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programming / comp.lang.tcl / Re: How to call procs that use each-others data

SubjectAuthor
* How to call procs that use each-others dataCecil Westerhof
`* Re: How to call procs that use each-others dataRich
 +- Re: How to call procs that use each-others dataCecil Westerhof
 `* Re: How to call procs that use each-others dataRobert Heller
  +* Re: How to call procs that use each-others datajtyler
  |`- Re: How to call procs that use each-others datamango
  `- Re: How to call procs that use each-others dataapn

1
Subject: How to call procs that use each-others data
From: Cecil Westerhof
Newsgroups: comp.lang.tcl
Organization: Decebal Computing
Date: Sat, 7 May 2022 04:08 UTC
Path: i2pn2.org!i2pn.org!eternal-september.org!reader02.eternal-september.org!.POSTED!not-for-mail
From: Cec...@decebal.nl (Cecil Westerhof)
Newsgroups: comp.lang.tcl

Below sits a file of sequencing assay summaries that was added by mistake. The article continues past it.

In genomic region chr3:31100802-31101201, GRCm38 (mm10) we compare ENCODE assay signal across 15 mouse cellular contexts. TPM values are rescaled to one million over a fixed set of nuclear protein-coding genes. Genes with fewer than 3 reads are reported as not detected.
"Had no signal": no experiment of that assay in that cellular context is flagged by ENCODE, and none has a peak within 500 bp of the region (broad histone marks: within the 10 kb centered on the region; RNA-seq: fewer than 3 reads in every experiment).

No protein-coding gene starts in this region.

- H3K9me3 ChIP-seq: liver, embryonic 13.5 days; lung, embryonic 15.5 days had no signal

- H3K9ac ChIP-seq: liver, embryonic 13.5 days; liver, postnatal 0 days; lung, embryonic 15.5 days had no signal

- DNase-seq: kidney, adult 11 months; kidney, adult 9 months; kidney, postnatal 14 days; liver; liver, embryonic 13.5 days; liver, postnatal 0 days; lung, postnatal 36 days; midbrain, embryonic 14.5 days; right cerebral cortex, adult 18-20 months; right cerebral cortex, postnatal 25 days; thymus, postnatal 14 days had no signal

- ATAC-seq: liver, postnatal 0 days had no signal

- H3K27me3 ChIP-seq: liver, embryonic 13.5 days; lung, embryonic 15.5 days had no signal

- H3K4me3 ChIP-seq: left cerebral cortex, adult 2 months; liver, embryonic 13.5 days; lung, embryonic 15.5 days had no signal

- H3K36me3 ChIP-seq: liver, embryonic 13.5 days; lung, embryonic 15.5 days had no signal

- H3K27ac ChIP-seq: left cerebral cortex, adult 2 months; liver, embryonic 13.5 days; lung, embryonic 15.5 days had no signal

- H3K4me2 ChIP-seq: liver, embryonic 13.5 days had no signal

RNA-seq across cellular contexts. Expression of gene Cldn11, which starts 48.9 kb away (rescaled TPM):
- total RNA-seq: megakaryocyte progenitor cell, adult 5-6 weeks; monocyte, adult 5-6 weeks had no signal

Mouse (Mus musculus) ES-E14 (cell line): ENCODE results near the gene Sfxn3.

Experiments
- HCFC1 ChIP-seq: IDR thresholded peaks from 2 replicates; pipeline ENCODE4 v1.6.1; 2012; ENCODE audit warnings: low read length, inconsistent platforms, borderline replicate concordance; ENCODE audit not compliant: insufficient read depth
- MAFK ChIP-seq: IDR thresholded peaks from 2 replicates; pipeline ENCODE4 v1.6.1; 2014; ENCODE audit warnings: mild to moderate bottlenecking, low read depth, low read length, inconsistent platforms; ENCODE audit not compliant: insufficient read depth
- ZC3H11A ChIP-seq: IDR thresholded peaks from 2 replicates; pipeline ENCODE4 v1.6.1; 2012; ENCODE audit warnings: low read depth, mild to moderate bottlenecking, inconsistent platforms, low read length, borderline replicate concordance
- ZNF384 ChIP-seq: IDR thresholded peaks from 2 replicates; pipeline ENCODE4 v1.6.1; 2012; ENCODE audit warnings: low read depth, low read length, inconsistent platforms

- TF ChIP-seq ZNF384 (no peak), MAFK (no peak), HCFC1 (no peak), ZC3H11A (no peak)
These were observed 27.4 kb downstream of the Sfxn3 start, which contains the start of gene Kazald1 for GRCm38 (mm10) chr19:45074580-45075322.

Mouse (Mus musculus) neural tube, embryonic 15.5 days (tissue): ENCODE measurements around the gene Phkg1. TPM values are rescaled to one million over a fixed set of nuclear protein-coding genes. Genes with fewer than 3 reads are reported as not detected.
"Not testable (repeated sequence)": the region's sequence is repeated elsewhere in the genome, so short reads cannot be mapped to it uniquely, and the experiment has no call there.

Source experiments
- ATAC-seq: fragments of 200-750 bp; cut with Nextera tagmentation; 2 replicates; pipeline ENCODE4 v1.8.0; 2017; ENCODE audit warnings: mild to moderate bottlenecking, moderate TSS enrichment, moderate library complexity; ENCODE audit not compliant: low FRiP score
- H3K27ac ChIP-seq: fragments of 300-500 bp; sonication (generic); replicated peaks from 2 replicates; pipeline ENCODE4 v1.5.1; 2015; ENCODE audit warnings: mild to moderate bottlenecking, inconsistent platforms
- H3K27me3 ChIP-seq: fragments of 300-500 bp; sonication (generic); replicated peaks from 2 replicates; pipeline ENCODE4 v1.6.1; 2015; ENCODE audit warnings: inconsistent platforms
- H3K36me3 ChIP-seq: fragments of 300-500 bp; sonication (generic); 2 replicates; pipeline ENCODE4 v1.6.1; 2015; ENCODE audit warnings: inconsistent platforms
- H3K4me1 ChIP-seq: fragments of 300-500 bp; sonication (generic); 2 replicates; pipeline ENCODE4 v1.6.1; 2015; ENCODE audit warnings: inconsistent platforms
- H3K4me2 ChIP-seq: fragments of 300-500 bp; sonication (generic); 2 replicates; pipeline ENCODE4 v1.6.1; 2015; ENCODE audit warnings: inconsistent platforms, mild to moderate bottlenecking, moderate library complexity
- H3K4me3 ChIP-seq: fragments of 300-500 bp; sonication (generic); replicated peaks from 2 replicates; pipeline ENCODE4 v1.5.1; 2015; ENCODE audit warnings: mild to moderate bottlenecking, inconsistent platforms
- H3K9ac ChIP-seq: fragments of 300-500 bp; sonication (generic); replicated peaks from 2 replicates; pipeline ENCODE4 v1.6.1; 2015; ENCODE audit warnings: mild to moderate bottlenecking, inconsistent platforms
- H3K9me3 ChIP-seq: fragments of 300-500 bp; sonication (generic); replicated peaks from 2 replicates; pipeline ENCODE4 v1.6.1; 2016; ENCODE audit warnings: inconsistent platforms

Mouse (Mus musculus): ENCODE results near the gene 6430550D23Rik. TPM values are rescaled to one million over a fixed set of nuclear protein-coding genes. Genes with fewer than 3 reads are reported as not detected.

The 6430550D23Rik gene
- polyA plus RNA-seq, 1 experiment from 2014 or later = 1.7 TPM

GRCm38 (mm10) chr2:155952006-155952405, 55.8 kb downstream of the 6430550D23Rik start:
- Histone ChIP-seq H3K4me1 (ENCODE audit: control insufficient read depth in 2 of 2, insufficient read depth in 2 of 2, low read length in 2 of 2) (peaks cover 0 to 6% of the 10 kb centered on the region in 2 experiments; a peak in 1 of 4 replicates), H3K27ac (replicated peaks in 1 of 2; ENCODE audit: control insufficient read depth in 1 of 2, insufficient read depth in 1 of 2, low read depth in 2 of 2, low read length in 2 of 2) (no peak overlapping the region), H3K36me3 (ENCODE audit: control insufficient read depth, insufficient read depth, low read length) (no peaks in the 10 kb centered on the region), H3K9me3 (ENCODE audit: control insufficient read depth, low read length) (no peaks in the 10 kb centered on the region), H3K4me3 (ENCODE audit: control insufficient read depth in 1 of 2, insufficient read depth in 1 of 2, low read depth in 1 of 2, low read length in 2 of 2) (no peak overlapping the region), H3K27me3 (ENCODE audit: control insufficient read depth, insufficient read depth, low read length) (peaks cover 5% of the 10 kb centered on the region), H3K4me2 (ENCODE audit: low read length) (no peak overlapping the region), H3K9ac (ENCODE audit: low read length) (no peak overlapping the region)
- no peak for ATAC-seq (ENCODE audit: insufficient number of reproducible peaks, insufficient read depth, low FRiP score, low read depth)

Subject: How to call procs that use each-others data
Date: Sat, 07 May 2022 06:08:53 +0200
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I had the following code:
    set swapDict [fillSwapDict]
    set swapDict [mergeSwapDict ${swapDict} ${mergeList}]
    set swapList [sortedList ${swapDict}]
    displayList  ${swapList} ${end}

Each call does use the data of the call before it. So I thought it is
better to write it like this:
    displayList [sortedList [mergeSwapDict [fillSwapDict] ${mergeList}]] ${end}

Which is the 'better' way, or is another way better?

--
Cecil Westerhof
Senior Software Engineer
LinkedIn: http://www.linkedin.com/in/cecilwesterhof


Subject: Re: How to call procs that use each-others data
From: Rich
Newsgroups: comp.lang.tcl
Organization: A noiseless patient Spider
Date: Sat, 7 May 2022 12:39 UTC
References: 1
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From: ric...@example.invalid (Rich)
Newsgroups: comp.lang.tcl
Subject: Re: How to call procs that use each-others data
Date: Sat, 7 May 2022 12:39:07 -0000 (UTC)
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Cecil Westerhof <Cecil@decebal.nl> wrote:
I had the following code:
   set swapDict [fillSwapDict]
   set swapDict [mergeSwapDict ${swapDict} ${mergeList}]